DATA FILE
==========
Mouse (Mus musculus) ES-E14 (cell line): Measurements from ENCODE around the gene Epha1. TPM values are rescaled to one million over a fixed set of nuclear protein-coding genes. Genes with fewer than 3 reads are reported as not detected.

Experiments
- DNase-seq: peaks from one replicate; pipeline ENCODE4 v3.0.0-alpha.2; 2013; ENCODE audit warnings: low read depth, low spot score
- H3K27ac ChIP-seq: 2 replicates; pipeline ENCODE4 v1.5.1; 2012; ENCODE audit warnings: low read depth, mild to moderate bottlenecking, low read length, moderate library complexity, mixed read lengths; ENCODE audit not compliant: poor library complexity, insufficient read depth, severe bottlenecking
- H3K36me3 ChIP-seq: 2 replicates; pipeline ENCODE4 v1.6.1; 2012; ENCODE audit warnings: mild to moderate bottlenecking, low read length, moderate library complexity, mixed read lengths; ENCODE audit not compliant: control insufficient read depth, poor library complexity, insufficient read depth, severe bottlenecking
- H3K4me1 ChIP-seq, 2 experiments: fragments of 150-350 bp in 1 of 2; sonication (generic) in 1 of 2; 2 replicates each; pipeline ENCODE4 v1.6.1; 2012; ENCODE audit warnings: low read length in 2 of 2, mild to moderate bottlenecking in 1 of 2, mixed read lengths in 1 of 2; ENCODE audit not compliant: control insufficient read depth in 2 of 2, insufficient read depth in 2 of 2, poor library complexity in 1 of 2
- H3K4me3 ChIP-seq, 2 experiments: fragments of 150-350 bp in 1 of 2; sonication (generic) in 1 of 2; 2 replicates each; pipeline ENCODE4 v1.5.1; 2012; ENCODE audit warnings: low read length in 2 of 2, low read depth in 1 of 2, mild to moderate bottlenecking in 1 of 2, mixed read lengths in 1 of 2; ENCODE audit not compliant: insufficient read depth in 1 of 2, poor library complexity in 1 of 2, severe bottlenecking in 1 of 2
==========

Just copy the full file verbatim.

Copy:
Mouse (Mus musculus) ES-E14 (cell line): Measurements from ENCODE around the gene Epha1. TPM values are rescaled to one million over a fixed set of nuclear protein-coding genes. Genes with fewer than 3 reads are reported as not detected.

Experiments
- DNase-seq: peaks from one replicate; pipeline ENCODE4 v3.0.0-alpha.2; 2013; ENCODE audit warnings: low read depth, low spot score
- H3K27ac ChIP-seq: 2 replicates; pipeline ENCODE4 v1.5.1; 2012; ENCODE audit warnings: low read depth, mild to moderate bottlenecking, low read length, moderate library complexity, mixed read lengths; ENCODE audit not compliant: poor library complexity, insufficient read depth, severe bottlenecking
- H3K36me3 ChIP-seq: 2 replicates; pipeline ENCODE4 v1.6.1; 2012; ENCODE audit warnings: mild to moderate bottlenecking, low read length, moderate library complexity, mixed read lengths; ENCODE audit not compliant: control insufficient read depth, poor library complexity, insufficient read depth, severe bottlenecking
- H3K4me1 ChIP-seq, 2 experiments: fragments of 150-350 bp in 1 of 2; sonication (generic) in 1 of 2; 2 replicates each; pipeline ENCODE4 v1.6.1; 2012; ENCODE audit warnings: low read length in 2 of 2, mild to moderate bottlenecking in 1 of 2, mixed read lengths in 1 of 2; ENCODE audit not compliant: control insufficient read depth in 2 of 2, insufficient read depth in 2 of 2, poor library complexity in 1 of 2
- H3K4me3 ChIP-seq, 2 experiments: fragments of 150-350 bp in 1 of 2; sonication (generic) in 1 of 2; 2 replicates each; pipeline ENCODE4 v1.5.1; 2012; ENCODE audit warnings: low read length in 2 of 2, low read depth in 1 of 2, mild to moderate bottlenecking in 1 of 2, mixed read lengths in 1 of 2; ENCODE audit not compliant: insufficient read depth in 1 of 2, poor library complexity in 1 of 2, severe bottlenecking in 1 of 2